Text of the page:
Possible Cause for Chronic Muscle Dysfunction After ICU

Dr. Jane Batt, St. Michael's Hospital, Toronto, Canada
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ICU-acquired weakness (ICAUW) in some patients can last a long time, even when the biologic functions that cause muscles to waste have returned to normal. A pilot study led by respirologist Dr. Jane Batt, MD, PhD (pictured), from the Keenan Research Centre for Biomedical Science at St. Michael’s Hospital, Toronto, Canada, found that long term muscle dysfunction is caused by impaired regrowth, which is associated with a decrease in satellite cells, the precursors to muscle cells. The findings highlight that the biology of the muscle can be durably and even definitely altered by critical illness and point to future research on potential pharmacological therapies. The study is published in the American Journal of Respiratory and Critical Care Medicine.

In an email to ICU Management & Practice, Dr. Batt explained that this research set out to begin to identify the problems in muscle in the long term survivor with chronic weakness, on a cellular and not just physiologic level, and in a comprehensive manner not previously performed. The research comprised a nested prospective study of critically ill patients, who were mechanically ventilated for at least 1 week, and serially assessed over 6 months after ICU discharge, the time at which functional recovery plateaus. 27/82 patients consented; 15 and 11 were assessed at 7 days and 6 months after ICU discharge respectively. The researchers concurrently serially assessed patients’ physical functional outcomes (baseline DASI, Functional Independence Measure motor subscore, 6MW distance), muscle strength and voluntary contractile capacity, muscle size (whole quads and myofibre type specific cross-sectional area), muscle and nerve electrical function (EMG, nerve conduction studies),  and performed muscle biopsies to begin to evaluate cellular and molecular phenomenon known to be associated with muscle degradation and strength (UPS mediated proteolysis, autophagy, inflammatory infiltrate, capillarization, satellite cell count, mitochondrial content and size). Dr. Batt noted that the cellular and molecular analyses were completed on muscle obtained via percutaneous biopsy – less than the size of the fingernail on the little finger.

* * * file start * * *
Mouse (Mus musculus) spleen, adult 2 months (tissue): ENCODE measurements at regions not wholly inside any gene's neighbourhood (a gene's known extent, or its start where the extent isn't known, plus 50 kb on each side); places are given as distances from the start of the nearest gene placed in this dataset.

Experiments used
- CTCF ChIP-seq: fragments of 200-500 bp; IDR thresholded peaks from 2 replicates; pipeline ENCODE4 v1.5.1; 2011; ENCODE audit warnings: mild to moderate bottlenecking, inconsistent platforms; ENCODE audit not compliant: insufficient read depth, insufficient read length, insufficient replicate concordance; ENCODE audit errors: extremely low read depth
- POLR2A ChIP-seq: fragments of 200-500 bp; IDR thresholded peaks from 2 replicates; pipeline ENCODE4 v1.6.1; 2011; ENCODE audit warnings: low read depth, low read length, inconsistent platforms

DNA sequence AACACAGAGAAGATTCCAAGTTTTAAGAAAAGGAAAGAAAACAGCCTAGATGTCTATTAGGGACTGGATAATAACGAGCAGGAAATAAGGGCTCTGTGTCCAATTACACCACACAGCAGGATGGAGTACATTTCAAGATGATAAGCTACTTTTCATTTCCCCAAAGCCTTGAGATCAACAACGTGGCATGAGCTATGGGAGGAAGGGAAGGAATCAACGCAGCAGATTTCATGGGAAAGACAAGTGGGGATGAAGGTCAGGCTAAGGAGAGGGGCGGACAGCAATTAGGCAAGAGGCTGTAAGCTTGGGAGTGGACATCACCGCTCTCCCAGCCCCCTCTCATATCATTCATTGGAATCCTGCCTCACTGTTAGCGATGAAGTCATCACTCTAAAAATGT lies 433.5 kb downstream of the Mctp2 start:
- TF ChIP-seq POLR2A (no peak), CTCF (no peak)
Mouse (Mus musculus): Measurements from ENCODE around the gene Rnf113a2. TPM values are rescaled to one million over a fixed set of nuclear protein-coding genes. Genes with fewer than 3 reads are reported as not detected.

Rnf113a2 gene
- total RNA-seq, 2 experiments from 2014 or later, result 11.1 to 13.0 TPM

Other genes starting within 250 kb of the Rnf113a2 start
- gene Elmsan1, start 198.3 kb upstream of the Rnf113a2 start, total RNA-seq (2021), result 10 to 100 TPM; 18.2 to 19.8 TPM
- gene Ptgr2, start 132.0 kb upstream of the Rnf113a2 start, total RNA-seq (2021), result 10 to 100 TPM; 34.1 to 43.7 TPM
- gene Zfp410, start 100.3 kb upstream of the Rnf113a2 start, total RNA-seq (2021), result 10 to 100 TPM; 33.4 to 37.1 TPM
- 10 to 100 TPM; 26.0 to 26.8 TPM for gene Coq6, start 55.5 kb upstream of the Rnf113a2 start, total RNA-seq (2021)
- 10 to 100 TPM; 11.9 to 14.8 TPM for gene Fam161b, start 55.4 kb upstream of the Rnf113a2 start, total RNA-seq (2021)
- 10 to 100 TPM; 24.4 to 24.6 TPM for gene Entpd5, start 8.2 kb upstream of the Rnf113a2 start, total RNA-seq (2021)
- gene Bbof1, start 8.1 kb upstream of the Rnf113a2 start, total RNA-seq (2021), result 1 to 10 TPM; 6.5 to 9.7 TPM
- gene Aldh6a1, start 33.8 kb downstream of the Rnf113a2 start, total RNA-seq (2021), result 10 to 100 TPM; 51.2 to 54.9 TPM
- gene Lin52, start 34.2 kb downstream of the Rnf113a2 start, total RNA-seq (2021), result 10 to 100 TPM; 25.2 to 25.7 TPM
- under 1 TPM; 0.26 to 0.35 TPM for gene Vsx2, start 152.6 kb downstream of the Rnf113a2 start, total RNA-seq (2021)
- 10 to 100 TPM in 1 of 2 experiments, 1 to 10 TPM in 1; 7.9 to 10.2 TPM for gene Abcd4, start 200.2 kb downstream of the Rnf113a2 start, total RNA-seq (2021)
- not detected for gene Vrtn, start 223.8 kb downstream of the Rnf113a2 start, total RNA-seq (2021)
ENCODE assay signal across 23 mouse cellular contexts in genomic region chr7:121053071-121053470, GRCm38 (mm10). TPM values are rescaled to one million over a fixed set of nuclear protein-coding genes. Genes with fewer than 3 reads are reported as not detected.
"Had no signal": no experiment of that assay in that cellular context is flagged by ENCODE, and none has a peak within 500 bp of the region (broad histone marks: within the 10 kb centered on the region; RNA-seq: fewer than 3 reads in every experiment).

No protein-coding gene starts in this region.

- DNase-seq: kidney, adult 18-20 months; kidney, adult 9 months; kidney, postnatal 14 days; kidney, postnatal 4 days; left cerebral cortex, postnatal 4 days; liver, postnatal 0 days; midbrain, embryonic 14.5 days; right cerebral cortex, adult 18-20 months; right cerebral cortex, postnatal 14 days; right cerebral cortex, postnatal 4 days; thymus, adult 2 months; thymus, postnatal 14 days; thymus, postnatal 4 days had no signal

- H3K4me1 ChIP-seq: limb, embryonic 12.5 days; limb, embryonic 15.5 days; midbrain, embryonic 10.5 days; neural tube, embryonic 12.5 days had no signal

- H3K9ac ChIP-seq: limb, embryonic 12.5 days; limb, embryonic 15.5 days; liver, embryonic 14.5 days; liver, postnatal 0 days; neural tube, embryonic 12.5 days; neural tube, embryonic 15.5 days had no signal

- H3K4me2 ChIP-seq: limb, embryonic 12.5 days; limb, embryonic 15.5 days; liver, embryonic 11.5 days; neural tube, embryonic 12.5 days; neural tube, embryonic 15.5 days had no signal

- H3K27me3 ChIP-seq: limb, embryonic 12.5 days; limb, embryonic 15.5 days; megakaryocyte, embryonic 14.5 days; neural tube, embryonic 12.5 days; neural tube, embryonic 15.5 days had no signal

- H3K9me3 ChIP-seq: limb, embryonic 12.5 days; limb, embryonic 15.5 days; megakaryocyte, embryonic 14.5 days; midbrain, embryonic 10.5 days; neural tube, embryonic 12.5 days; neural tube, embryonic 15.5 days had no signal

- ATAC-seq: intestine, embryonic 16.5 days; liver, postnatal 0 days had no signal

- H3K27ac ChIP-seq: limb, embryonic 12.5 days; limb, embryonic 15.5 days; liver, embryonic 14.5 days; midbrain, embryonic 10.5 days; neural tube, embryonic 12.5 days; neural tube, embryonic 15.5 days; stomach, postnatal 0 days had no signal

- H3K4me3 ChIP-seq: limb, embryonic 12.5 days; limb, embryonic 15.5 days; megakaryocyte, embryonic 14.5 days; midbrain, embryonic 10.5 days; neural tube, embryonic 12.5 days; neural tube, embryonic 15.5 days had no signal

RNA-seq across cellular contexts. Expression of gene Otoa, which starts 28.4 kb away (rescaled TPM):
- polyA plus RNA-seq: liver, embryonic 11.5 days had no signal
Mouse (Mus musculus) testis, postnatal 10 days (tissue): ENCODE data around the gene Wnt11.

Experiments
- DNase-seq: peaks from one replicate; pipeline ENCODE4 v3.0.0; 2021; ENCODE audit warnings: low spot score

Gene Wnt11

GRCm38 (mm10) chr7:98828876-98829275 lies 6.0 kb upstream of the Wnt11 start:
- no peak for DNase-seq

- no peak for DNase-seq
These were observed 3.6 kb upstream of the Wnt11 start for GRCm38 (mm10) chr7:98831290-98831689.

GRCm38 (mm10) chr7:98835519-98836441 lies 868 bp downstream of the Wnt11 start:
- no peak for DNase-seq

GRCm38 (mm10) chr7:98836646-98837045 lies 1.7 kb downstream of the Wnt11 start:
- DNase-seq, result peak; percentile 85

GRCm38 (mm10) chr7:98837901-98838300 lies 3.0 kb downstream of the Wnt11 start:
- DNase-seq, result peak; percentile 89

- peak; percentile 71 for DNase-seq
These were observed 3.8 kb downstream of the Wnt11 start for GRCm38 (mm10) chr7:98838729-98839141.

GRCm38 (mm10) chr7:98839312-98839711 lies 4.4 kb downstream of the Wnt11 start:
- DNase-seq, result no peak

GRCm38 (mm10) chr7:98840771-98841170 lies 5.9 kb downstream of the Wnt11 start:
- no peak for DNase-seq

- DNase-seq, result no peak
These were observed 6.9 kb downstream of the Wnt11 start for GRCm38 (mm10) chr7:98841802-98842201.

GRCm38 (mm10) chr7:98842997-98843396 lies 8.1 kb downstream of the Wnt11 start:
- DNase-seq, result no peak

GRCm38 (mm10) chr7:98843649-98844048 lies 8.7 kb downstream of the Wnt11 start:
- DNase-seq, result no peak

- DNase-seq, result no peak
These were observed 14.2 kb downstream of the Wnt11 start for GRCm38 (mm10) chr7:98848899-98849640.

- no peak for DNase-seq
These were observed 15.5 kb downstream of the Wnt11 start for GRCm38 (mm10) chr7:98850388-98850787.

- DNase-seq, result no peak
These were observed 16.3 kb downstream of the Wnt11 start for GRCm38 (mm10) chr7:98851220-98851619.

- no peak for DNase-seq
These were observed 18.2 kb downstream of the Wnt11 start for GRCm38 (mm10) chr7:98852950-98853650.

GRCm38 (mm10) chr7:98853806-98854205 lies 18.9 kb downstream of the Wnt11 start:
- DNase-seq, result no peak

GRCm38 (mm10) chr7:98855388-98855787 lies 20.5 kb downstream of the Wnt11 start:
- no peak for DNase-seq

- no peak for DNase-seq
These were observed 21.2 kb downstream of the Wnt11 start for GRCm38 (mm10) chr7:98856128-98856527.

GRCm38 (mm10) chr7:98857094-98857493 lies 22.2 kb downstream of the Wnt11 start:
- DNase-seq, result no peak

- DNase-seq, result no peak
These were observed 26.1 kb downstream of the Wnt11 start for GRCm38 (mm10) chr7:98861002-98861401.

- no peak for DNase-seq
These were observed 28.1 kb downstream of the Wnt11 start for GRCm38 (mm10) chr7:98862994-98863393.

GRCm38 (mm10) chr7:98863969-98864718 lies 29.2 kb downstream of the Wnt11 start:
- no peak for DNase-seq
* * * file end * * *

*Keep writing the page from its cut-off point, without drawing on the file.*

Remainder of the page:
Key Findings

  • Persistent weakness 6 months post ICU discharge correlated with sustained physical functional impairment - 73% of patients (8/11) demonstrated persistent quadriceps atrophy 6 months following ICU discharge
  • Muscle atrophy was sustained in the majority of patients 6 months after ICU discharge
  • Muscle mass did not correlate with resolution of weakness, due to persistent impaired voluntary contractile capacity
  • Electrophysiologic testing detected persistent myopathy at 6 months
  • Quadriceps wasting at 6 months was not associated with UPS mediated muscle proteolysis.
  • Altered autophagy was not evident in atrophic quadriceps
  • Decreased Satellite Cell Content Associated with Persistent Muscle Atrophy
  • Quadriceps mitochondrial content normalised despite sustained weakness

"While satellite cells are not required for existing muscle fibres to grow in size, they are essential for the regeneration of injured muscle," said Dr. Batt. "Critical illness appears to permanently change muscle biology so your regenerative capacity seems to be lost," she added.

See Also: Mechanical Ventilation Linked to Long-Term Disability

Next Steps

Dr Batt acknowledged that the limited sample size may underpower some comparisons and will require further investigation with larger populations. This was a reflection of the difficulty in conducting long-term mechanistic studies with critical illness survivors.

Dr. Batt outlined what the foci for follow-up studies might be: